The recent Ebola outbreak has drawn attention to the threat of spreading communicable disease between patients and health care workers. However, other infectious diseases are much more prevalent: for instance, a disease like influenza represents a more common cause of morbidity and mortality among patients in the United States and is more likely to be transmitted between patients and health care workers. The risk of health care workers infecting patients is real because many health care workers tend to continue working when they are ill, a finding documented in the report by Szymczak and colleagues1 in the September 2015 issue of JAMA Pediatrics. Based on a survey of 536 clinicians, Szymczak et al found 83% reportedly continued to work even while they were ill. More than half (55.6%) reported that they continued working while having acute onset of significant respiratory symptoms, as did 30% with diarrhea and 16% with fevers.1 Prior studies have described this phenomenon, dubbed “presenteeism,” in which health care workers report to work despite feeling ill or not well rested.2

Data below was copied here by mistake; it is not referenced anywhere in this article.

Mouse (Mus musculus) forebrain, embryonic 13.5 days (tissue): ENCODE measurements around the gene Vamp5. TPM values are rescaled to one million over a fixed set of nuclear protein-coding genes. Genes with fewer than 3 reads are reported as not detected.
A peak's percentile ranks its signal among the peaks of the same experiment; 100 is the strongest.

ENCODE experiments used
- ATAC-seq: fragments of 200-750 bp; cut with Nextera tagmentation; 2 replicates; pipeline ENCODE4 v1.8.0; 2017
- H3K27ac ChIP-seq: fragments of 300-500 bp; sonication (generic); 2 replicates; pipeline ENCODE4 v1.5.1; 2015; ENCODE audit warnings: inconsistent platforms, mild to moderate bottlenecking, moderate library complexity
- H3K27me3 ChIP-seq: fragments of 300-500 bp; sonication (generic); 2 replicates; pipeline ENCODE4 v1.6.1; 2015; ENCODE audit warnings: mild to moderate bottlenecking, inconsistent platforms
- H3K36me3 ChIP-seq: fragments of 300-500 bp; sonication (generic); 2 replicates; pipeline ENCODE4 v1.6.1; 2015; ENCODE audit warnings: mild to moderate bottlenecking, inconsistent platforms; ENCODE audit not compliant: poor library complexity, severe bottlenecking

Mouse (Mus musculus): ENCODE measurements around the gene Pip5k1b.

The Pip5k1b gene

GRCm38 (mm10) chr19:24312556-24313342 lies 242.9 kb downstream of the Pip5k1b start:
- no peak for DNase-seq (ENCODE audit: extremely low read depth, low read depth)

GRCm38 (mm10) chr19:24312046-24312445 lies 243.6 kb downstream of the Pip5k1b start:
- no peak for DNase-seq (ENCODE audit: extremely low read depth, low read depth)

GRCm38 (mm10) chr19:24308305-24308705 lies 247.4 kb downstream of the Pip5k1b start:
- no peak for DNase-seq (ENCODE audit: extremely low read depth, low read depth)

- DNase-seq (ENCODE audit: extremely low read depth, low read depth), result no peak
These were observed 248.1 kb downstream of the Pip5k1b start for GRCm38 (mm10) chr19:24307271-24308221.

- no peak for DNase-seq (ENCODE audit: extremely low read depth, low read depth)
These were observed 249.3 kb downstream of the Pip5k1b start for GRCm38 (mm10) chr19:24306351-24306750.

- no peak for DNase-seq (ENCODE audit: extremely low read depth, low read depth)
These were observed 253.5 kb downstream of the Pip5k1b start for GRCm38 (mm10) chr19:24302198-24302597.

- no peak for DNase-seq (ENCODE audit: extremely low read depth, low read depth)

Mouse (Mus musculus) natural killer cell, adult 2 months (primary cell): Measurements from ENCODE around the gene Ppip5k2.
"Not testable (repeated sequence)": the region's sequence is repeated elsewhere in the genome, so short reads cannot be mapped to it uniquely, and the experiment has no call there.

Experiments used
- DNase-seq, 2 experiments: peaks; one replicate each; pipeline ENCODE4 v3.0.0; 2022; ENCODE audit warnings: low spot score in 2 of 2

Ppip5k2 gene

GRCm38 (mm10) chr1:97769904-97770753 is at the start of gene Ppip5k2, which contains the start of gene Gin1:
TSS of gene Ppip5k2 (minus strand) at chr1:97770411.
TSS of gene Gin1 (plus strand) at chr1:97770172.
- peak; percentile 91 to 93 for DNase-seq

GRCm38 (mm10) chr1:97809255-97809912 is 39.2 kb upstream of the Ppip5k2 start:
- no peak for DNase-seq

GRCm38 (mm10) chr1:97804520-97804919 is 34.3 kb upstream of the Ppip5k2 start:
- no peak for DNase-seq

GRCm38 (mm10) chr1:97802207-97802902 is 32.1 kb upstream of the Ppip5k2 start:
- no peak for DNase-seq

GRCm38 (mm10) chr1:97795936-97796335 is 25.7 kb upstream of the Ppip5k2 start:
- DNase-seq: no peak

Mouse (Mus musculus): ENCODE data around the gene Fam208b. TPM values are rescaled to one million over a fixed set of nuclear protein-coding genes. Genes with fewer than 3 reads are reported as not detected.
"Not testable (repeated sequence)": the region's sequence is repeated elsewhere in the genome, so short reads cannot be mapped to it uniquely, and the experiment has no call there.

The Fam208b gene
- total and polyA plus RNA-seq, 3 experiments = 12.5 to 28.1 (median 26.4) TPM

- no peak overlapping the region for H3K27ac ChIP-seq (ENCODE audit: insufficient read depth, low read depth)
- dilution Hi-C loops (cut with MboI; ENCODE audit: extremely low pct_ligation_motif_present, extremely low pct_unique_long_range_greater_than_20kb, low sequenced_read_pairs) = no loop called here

Tanksley AL, Wolfson RK, Arora VM. Changing the “Working While Sick” Culture: Promoting Fitness for Duty in Health Care. JAMA. 2016;315(6):603–604. doi:10.1001/jama.2016.0094
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